2015 Lucille Clifton Poetry Prize Winner!

We are pleased to announce the winner of the 3rd Annual Lucille Clifton Poetry Prize. Our final judge, Sharan Strange, selected: Hijito by Carlos Andres Gomez

Read her comments below:

“Hijito” is moving…haunting and haunted…invoking as it does the name and specter of the brutally fallen body of Trayvon Martin in tight, terse lines. The poem opens by conflating personas—speaker and “boy, almost a man” becoming one through the sleight-of-vision offered by a store window—fixing them and the reader (who is made to “see” as through the speaker’s eyes), and even Trayvon (who belongs to all of us now), in an unwished-for enthrallment. Its imagery effectively captures the speaker’s visceral tensions, thoughts moving from a coming-into-being child to an “almost eighteen/…first son calling out breathless/ from the hollow lungs of night”—reinforcing such anxiety by describing them as “mirage” and “invisible.” As the contemplation moves from boy to unborn child to the conjured image of a dying Trayvon, the speaker connects them all in a kind of kinship, although undeniably fraught with fear and, perhaps, guilt, as the poem closes with the image of “a still-shaking/ hand crowned by smoke, uniformed/ in my skin.” I’m struck by the complexity of this closure, its suggestion of different possible readings, one of them being a paradoxical sense of complicity—an acknowledgment of the discomfiting understanding that no parent, with any true certainty, can protect a child in this world? The stark language of “Hijito” embraces and memorializes all our Trayvons, evokes the inherent disquiet of life and death, and gives voice to a sense of personal fragility that also speaks to our collective vulnerability and, thus, responsibility to one another. In that way, it is evocative, too, of Lucille Clifton’s unsparingly human poetry. — Sharan Strange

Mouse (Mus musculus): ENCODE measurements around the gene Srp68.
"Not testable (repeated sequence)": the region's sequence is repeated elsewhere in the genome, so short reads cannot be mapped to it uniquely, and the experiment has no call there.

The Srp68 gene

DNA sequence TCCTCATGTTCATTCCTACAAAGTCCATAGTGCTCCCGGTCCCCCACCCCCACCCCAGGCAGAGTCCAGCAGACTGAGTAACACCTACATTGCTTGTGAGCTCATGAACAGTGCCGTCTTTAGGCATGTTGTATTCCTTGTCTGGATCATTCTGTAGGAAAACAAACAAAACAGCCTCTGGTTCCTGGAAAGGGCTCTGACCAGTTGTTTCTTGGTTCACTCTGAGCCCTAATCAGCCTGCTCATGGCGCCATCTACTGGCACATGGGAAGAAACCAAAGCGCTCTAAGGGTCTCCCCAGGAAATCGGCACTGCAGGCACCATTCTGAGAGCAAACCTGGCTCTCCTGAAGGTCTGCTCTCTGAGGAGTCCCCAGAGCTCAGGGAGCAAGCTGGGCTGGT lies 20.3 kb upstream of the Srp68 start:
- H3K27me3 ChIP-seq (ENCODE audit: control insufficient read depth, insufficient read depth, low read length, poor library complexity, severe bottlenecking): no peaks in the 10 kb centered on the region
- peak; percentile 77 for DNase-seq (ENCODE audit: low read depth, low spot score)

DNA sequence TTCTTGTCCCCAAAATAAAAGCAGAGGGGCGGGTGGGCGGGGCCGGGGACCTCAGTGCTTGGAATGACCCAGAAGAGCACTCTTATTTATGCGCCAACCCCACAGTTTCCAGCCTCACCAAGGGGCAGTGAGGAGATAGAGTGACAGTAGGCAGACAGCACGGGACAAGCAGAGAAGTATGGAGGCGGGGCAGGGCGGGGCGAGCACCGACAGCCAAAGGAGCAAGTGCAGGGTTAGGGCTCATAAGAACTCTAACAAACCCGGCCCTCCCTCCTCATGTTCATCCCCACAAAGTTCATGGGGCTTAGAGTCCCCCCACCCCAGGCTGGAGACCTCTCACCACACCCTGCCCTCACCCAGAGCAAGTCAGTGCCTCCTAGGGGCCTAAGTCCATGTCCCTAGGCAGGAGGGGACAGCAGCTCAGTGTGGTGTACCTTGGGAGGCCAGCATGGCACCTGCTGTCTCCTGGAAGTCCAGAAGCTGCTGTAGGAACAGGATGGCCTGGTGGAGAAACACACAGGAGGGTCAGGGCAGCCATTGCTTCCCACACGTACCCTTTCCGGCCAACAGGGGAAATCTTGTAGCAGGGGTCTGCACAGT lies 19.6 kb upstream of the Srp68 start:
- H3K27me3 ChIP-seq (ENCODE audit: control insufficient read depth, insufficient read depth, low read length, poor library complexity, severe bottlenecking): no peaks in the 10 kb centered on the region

for Trayvon Martin

I am enthralled by the image
in front of me: my face overlaid
with his— a boy, almost a man, inside
the glass of the grocery store
reaching for a branch
of seedless grapes.

This sly mirror. This taut mirage,
a coiling limb slithers in my gut, its roots
(invisible). Like I am on this asphalt
to any soul that is inside, right now,
like he is. Today, she is
nine weeks along, he is almost eighteen
years old, I am grasping for any thought
that isn’t my first son calling out breathless
from the hollow lungs of night, abandoned
as the barren branches of a dying poplar,
a maroon river’s sticky nectar drenching
the back of a sweatshirt’s hood,
seven feet from the hood of a patrol car
where a hubcap swallows secrets
beside a pavement-clothed mouth
heaving for breath, his jawline borrowed
from my face, above it a still-shaking
hand crowned by smoke, uniformed
in my skin.

Carlos Andrés Gómez is an award-winning poet, actor, speaker, and writer from New York City. He is the author of the coming-of-age memoir Man Up: Reimagining Modern Manhood, released by Gotham Books, an imprint of Penguin Random House. Nominated for the Pushcart Prize and named Artist of the Year at the 2009 Promoting Outstanding Writers Awards, he costarred in Spike Lee’s #1 movie Inside Man. He appeared in the sixth season of HBO’s Russell Simmons Presents Def Poetry and, most recently, in the third season of TV One’s Verses and Flow. He has headlined festivals all over the world, including Indonesia, South Africa, Australia, Ireland, Spain, Canada, the U.K., and as Guest of Honor at the Berlin International Literature Festival in Germany.